Independent Dating
and  

By clicking 'Search' you
are agreeing to our
Terms of Use.

iJobs Job Widget
iJobs General

SThree: Trainee Recruitment Consultant - Dublin

£13676.46 - £16411.61 per annum + OTE: SThree: SThree Trainee Recruitment Cons...

Ashdown Group: Marketing or Business Graduate Opportunity - Norwich - £22,000

£18000 - £22000 per annum + training: Ashdown Group: Business and Marketing Gr...

SThree: Trainee Recruitment Consultant

£20000 - £25000 per annum + Commission: SThree: Are you great at building rela...

Ashdown Group: Database Analyst - Birmingham - £22,000 plus benefits

£20000 - £22000 per annum + excellent benefits: Ashdown Group: Application Sup...

Day In a Page

General Election 2015: Ed Miliband's unlikely journey from hapless geek to heart-throb

Miliband's unlikely journey from hapless geek to heart-throb

He was meant to be Labour's biggest handicap - but has become almost an asset
General Election 2015: A guide to the smaller parties, from the the National Health Action Party to the Church of the Militant Elvis Party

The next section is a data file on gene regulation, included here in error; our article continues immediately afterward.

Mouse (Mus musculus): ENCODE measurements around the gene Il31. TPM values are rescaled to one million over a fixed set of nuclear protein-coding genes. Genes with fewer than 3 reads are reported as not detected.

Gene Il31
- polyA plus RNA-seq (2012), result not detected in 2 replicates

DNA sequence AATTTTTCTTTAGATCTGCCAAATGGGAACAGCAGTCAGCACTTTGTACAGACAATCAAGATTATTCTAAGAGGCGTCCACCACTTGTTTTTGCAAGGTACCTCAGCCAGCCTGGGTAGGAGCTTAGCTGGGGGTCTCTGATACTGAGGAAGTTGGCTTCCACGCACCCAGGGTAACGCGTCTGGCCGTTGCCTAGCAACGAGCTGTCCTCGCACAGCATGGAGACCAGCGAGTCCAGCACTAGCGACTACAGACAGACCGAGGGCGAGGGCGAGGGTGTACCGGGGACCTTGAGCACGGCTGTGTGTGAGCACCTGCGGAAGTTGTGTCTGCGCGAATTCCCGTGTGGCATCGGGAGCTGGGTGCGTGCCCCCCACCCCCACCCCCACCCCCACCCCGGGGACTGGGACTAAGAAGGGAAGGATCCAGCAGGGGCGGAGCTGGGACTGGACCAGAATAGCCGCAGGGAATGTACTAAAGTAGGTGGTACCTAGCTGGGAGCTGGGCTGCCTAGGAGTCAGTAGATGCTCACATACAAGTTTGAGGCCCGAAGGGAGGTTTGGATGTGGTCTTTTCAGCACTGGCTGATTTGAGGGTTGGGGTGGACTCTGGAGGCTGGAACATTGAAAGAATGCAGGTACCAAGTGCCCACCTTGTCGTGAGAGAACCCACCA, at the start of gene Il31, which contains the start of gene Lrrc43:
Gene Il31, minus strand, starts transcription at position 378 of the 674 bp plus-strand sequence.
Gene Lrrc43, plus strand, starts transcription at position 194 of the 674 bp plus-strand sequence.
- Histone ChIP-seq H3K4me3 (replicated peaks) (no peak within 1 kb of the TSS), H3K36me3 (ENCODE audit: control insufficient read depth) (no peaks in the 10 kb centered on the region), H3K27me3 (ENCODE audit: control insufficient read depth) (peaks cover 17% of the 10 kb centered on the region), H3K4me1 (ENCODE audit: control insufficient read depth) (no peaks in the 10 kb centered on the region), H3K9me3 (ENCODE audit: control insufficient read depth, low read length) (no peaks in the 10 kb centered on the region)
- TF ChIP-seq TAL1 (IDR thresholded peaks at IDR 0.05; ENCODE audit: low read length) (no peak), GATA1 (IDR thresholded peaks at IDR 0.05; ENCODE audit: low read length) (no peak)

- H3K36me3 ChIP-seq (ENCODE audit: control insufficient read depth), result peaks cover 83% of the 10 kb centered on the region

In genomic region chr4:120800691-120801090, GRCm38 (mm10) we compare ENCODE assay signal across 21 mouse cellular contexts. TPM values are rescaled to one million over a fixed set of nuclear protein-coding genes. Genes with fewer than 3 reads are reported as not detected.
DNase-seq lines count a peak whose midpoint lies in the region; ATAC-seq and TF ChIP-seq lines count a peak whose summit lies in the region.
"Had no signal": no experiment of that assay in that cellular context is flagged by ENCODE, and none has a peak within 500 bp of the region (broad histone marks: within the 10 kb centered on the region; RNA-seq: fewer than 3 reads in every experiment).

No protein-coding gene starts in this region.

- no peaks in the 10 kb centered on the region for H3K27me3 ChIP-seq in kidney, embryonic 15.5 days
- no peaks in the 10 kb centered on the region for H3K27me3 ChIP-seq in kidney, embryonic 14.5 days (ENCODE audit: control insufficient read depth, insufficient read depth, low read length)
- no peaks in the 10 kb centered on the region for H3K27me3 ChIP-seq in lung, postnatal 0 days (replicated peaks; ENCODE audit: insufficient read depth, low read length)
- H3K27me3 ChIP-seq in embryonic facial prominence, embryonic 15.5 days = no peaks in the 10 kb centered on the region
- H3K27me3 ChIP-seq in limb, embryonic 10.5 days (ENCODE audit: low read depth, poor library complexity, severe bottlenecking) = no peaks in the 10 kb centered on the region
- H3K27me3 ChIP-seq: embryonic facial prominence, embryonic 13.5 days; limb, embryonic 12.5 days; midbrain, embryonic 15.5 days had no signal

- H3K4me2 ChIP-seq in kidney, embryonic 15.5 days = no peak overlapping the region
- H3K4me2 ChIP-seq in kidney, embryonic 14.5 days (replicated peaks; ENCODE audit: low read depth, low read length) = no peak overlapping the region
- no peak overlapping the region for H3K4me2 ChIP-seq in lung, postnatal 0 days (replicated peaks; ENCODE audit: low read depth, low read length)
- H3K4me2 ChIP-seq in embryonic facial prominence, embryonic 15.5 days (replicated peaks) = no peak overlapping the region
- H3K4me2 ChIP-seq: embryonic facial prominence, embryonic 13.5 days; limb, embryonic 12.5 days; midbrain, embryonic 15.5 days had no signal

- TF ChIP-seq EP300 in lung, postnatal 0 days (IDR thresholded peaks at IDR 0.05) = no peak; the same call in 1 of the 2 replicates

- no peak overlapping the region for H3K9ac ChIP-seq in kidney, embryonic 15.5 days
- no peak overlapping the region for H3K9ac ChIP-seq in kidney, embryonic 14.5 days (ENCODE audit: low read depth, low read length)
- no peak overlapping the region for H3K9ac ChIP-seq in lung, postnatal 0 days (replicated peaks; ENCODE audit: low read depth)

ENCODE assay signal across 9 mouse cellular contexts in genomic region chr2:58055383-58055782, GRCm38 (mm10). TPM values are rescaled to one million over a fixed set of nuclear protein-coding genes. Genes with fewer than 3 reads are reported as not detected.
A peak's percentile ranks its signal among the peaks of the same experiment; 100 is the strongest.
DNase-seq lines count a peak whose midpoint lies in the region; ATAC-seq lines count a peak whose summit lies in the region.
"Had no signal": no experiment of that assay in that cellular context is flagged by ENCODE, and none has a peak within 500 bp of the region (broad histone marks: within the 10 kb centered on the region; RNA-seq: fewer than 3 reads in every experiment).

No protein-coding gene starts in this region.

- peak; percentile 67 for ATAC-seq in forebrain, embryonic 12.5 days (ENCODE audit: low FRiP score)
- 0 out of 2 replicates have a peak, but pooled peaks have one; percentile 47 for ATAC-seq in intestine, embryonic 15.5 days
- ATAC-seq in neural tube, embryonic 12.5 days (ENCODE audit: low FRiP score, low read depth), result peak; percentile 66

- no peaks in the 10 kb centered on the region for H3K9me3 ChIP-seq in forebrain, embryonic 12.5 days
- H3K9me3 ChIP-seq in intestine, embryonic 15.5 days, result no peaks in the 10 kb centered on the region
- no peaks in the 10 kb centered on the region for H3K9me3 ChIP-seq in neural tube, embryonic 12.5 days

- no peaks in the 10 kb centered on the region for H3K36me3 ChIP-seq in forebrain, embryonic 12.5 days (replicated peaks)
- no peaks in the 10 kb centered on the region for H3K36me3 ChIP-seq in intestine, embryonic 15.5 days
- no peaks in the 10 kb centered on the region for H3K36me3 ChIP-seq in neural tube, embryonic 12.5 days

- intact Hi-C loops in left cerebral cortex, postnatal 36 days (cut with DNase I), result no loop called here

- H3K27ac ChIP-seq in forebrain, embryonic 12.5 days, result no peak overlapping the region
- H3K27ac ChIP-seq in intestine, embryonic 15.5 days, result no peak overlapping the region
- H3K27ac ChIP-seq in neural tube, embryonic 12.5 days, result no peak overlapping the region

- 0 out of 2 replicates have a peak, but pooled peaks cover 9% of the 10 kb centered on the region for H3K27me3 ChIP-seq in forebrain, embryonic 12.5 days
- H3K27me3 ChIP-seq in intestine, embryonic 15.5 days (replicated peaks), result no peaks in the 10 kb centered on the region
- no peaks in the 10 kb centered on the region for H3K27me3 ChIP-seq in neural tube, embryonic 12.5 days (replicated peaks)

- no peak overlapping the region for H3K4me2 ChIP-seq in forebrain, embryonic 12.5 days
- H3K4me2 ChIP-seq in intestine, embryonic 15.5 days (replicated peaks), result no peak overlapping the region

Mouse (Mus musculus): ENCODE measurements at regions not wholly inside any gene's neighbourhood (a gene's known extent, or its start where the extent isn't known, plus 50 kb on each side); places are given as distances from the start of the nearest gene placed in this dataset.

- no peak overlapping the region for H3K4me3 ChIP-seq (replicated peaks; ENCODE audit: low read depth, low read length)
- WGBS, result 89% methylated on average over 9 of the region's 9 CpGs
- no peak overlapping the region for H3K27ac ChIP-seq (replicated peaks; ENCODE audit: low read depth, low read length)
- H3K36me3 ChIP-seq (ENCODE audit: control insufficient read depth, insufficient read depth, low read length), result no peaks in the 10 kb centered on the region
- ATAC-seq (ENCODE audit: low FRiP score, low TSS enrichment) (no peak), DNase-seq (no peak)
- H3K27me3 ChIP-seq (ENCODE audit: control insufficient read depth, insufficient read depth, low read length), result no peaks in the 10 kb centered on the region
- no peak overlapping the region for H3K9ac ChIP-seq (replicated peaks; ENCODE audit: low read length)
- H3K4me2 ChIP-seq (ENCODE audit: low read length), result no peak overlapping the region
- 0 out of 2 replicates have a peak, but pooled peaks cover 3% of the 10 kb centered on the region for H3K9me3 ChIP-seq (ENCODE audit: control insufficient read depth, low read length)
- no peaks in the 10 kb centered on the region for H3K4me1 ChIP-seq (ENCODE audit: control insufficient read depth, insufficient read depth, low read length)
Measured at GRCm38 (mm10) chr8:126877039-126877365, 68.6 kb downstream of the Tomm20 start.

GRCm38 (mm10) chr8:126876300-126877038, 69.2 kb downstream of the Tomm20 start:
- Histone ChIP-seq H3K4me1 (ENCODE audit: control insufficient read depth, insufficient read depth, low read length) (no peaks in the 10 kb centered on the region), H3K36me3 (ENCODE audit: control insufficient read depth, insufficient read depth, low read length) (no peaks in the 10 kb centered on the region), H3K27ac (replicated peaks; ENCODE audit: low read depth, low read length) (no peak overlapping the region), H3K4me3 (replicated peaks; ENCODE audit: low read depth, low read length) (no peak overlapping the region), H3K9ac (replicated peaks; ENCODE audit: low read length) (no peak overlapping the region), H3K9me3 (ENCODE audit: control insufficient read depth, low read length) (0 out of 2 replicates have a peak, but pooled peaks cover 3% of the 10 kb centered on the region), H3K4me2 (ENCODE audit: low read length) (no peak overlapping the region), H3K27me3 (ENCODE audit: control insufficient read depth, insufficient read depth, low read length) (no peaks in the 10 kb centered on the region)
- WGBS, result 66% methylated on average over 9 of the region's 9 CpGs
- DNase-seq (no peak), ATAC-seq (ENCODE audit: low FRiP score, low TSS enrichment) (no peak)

On the margins

From Militant Elvis to Women's Equality: a guide to the underdogs standing in the election
Amr Darrag: Ex-Muslim Brotherhood minister in exile still believes Egypt's military regime can be replaced with 'moderate' Islamic rule

'This is the battle of young Egypt for the future of our country'

Ex-Muslim Brotherhood minister Amr Darrag still believes the opposition can rid Egypt of its military regime and replace it with 'moderate' Islamic rule, he tells Robert Fisk
Why patients must rely less on doctors: Improving our own health is the 'blockbuster drug of the century'

Why patients must rely less on doctors

Improving our own health is the 'blockbuster drug of the century'
Sarah Lucas is the perfect artist to represent Britain at the Venice Biennale

Flesh in Venice

Sarah Lucas has filled the British pavilion at the Venice Biennale with slinky cats and casts of her female friends' private parts. It makes you proud to be a woman, says Karen Wright